Hawala closure bites Somali businesses in Kenya

The Kenyan government’s recent decision to suspend the Hawala informal cash transfer system, which is used mainly by the Somali expatriate community, is already taking a bite out of business in Nairobi’s Eastleigh district.
“The closure has been hugely felt,” Ahmed Mohamed, secretary-general of the Eastleigh Business Community, told The Anadolu Agency.

In the Eastleigh district, commonly known as “little Mogadishu” due to its large Somali population, the impact of the move was felt immediately. At the entrance of all Somali-owned money transfer companies, notes could be seen informing customers of the indefinite closure. “We have inconvenienced many customers,” Rashka Dugal, who works at a local hawala, told AA. “The government should have done more investigations [before taking the decision]. This is a blanket punishment for all Somalis,” he insisted.

“We are losing out on business. I believe my company is innocent,” said Dugal. Eastleigh’s history dates back to Kenya’s colonial era, when the district was built specifically to accommodate Kenyans of South Asian descent. Later, Kenyan Somalis began settling in the area, followed by Somali refugees fleeing the civil war that broke out in their country in 1990. Many enterprising Somali refugees set up shop in the district, selling everything from food and clothing to electronics and jewelry.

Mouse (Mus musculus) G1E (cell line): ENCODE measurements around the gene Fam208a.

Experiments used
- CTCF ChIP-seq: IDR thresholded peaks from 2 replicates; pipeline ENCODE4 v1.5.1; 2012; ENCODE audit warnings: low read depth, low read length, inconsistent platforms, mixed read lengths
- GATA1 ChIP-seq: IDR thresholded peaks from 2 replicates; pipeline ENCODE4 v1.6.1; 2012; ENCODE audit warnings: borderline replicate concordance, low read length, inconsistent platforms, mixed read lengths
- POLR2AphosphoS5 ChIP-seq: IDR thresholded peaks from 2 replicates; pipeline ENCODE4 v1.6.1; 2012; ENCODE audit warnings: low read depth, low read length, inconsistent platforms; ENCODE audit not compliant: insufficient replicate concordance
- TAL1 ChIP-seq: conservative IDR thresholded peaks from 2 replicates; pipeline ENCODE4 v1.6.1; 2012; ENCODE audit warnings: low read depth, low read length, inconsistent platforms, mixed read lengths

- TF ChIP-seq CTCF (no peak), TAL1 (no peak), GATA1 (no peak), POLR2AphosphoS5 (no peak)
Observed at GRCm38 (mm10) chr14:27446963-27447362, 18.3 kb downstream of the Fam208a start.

The good prices attract many customers to the area, especially newlyweds, while traders come from as far afield as South Sudan, Uganda, Tanzania and Ethiopia to do business. The thriving commercial district is estimated to do up to $100 million in business each month.

Much of the business is started with money received from the Somali diaspora and businesses run by Somali nationals. “We survive on the money sent to us through Hawalas,” Abdifatah Osman, a Somali national living in Eastleigh, told AA. He had been expecting $1,800 to be sent through a funds transfer company one day before the closure. “The money – from my brother in Toronto – was to meant to pay the rent, meet the fee balance and buy food,” fumed Osman. “Now we’re stuck.” According to the UN’s High Commissioner for Refugees (UNHCR), there are currently 423,153 registered Somali refugees in Kenya. All businesses – from designer clothing sales to Khat, a local narcotic – have been affected by the move, according to locals. All buses plying routes in the northeastern part of the country, meanwhile, have been grounded by the government. “Buses to Garissa are not operating now,” said Mohamed of the Eastleigh Business Community.

“This means hundreds of drivers, conductors and cleaners are now jobless,” he lamented. Mohamed, on behalf of other Kenyan Somalis and Somali businessmen, urged the government to reconsider the decision. “We demand that the hawalas be permitted to operate immediately,” he told AA. Kenyan Cabinet Secretary for Defense Rachael Omamo, for her part, defended the measure. “Actions taken yesterday are fully consistent with international law and domestic law, especially with the UN Security Council resolution on the financing of terrorism,” she said.

 

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